02.09.2005 – 20.11.2005
«Yu» and «Wu» as the Same and the Other
Lao Tzu’s concepts of «yu» (being, existence) and «wu» (nothingness, emptiness) have traditionally formed the basis of East Asian aesthetics as a whole. The first chapter of the Chinese philosopher’s Tao Te Ching, written in the 4th to 3rd century BC, explains that both yu and wu have a common source. Wu is the beginning of time and the foundation of all principles; yu describes these infinite principles in their mobile forms Distinguishing between these two terms is difficult, and yet they form the basis of all principles and all moving forms. This is to say that although the visible form and the invisible human mind may appear to constitute different worlds, they are fundamentally one. This traditional aesthetic ultimately underlies the work of contemporary East Asian artists as well. Consciously or unconsciously, their work is marked by that same aesthetic mindset. Sajin (1) in Korean refers to the spirit of the motif. It means spirit and body are one.
And it is here that one might locate the works of Kyungwoo Chun, an artist whose videos, performances, and photography since the mid-1990s have mainly taken humans as their subject. role=”presentation”>Most of Chun’s photographs revolve around questions of time and human perception. A majority of works in the history of Western photography reflect the photographer’s subjective perspective or engagement with the world around them. Chun places people at the intersection of time and space. He is less interested in the personality of the sitter than in the overall picture of their humanity, something that manifests in the specific physicality of the individual.
Lao Tzu’s «wu» can be interpreted as a question of time and «yu» as a matter of space or figure. Chun’s photographs show both as one. Moreover, the photographer’s introduction of calligraphy speaks to his own presence in the works. The artist’s Light Calligraphy series (2004) focuses on people’s relationship to calligraphy as a metaphor for their own memory. Calligraphy is traditionally considered the highest genre of art in Korea; people learn it as a way of cultivating their souls.
For Chun, writing is not there to be read; instead it serves to follow the writer’s train of thought. Writing done into the void, like the sound of silence, allows the viewer to feel time. It is as if the moments of life that had already passed were suddenly tangible. The artist’s deep influence on the behavior of people brings about a unity of ego and object. This is a hallmark of his work. Light Calligraphy shows a person standing in front of the camera. He writes texts – just created in his mind – into the void with a light brush.
The work shows a continuation of Chun’s portrait series incorporating extremely long exposure times, pieces such as Thirty-Minute Dialog (2000) or This Appearance: One-Hour Portrait (2001–02).
Light Calligraphy demonstrates fundamental aspects of the East Asian aesthetic in the medium of photography, which is actually considered a typically Western means of representation. For comparison, 100 Questions (2004–05) – the video installation upon which the performance is based – shows the typically Western body of thought, namely the dichotomy and dialectics Chun learned while living in Europe. Indeed, the focus of the artist’s video work (in contrast that of Isaac Newton’s thesis) is the individual perception of time, which was considered a matter of course in East Asian philosophy. Chun’s work is based on this philosophy. It explains the 2003 video performance 18×1 Minute (2003–04) at ARCO Madrid, in which a person was supposed to define time for themselves. Chun’s video 100 Questions clearly shows how critical the artist is of situations in which a person is forced to answer either with «yes» or with «no», with no room for nuance. His video performance 18×1 Minute, created the year before, likewise critiques the mindset of Europeans who trust scientific order as an absolute value.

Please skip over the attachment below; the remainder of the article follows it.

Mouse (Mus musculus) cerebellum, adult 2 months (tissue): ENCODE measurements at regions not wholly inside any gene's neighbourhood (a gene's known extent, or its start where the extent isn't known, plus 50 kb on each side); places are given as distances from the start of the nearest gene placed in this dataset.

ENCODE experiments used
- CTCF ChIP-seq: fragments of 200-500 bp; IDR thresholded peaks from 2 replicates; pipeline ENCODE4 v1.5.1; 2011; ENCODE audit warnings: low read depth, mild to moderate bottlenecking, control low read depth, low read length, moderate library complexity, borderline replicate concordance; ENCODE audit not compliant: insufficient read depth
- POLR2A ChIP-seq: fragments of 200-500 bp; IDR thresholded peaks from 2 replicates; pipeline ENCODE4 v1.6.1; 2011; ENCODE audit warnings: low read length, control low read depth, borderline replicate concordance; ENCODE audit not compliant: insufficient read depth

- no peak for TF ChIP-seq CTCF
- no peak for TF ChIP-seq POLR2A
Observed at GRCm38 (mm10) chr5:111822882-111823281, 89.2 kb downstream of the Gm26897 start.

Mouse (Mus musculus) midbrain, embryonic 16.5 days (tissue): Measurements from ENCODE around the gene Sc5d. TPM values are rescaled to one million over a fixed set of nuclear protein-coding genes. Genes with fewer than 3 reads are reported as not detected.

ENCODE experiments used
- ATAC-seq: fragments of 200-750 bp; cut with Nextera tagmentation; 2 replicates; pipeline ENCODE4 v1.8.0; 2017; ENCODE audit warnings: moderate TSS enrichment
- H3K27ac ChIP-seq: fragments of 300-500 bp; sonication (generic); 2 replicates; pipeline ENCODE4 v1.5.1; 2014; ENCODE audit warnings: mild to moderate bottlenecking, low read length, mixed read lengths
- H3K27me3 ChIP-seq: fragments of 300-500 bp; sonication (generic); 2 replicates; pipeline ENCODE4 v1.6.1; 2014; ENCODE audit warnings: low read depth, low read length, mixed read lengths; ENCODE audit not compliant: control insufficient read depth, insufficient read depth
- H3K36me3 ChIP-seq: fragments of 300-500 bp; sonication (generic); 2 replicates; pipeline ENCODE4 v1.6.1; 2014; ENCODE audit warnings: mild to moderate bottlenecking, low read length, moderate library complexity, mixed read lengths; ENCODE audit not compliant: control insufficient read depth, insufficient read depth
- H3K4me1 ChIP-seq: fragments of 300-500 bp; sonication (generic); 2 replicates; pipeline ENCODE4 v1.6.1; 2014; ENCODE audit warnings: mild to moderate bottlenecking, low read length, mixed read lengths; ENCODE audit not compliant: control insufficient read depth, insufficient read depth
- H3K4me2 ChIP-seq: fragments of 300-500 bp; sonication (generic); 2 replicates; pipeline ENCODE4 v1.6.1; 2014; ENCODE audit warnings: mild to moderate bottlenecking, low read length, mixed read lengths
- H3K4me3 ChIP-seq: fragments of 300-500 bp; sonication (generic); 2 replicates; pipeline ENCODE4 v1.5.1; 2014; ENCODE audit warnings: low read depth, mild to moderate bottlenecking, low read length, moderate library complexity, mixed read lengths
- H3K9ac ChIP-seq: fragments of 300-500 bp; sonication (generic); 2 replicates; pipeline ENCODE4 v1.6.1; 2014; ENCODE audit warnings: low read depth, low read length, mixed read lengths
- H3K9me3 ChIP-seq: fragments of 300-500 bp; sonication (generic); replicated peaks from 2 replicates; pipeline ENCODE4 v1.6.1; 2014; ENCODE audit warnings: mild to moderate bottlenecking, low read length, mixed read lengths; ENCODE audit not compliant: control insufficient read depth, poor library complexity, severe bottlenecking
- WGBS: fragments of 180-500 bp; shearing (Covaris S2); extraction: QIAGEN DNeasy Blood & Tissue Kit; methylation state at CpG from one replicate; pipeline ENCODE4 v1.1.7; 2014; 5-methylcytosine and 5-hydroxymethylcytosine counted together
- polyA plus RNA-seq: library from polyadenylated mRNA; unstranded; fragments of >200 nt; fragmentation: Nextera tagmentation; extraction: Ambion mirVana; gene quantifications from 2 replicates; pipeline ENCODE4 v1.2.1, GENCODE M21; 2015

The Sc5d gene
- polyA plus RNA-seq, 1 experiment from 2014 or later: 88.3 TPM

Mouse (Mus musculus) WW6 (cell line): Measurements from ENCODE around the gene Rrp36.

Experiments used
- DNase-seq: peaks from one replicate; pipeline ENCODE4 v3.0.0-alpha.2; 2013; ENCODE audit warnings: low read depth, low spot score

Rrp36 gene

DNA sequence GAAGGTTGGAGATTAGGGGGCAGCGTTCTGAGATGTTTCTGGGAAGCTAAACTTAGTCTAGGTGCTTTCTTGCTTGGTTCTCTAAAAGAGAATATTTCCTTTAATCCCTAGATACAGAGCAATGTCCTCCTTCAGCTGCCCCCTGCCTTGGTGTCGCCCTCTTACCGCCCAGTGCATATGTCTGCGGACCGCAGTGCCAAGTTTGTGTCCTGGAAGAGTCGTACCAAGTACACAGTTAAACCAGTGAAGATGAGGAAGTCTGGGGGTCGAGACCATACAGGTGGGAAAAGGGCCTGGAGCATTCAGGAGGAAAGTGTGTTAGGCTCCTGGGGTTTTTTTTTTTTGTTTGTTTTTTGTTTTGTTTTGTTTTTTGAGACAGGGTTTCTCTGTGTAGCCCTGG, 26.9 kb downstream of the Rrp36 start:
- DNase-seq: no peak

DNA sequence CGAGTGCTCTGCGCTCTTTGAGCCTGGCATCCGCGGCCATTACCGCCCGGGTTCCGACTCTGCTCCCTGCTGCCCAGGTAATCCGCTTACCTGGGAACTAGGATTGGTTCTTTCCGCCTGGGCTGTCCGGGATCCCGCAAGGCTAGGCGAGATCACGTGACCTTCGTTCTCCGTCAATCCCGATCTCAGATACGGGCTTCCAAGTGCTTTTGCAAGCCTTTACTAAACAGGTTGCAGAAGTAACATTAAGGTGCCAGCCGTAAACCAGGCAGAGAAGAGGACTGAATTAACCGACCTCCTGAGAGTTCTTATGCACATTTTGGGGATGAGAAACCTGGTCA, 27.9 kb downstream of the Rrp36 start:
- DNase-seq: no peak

The video shows ten people being asked ten personal questions, which they can answer only with a yes or no. All one hundred questions were asked on camera. In it, you can see that it is not always possible to answer the question in that way, or that «yes» or «no» are not an appropriate response. It points to an in-between space or time, to a state that is neither clearly visible nor entirely invisible. Chun’s first solo exhibition in 1994 featured portrait photographs of himself and those around him. There I had described his works as photography [that captures] the self and others, and the disappearance of boundaries between themp. His latest work – for all the changes in terms of method – appears to be along those same lines.
Artists’ aesthetic attitudes are typically characterized by either empathy or abstraction. Here the artist chooses not to separate subject and object in any dichotomous understanding. He unites both. As Su Tungpo (2) (1036–1101), the Sung Dynasty-era Chinese aesthetician put it: “The artist looks only at the bamboo, not the surrounding people, when he paints the bamboo. He does not perceive the human being and even forgets his own existence. At the same time, he transforms himself into the bamboo and ultimately attains infinite purity. Who could understand this mysterious riddle?” Chun’s work must be understood in that same context.
Art historian, Myongji University, Seoul
Translation: Amy Patton
(1) Sajin is ancient term for the visualization of the soul. It is also also the Korean word for a photograph.
(2) Su Tungpo; also called So Dongpa in Korea.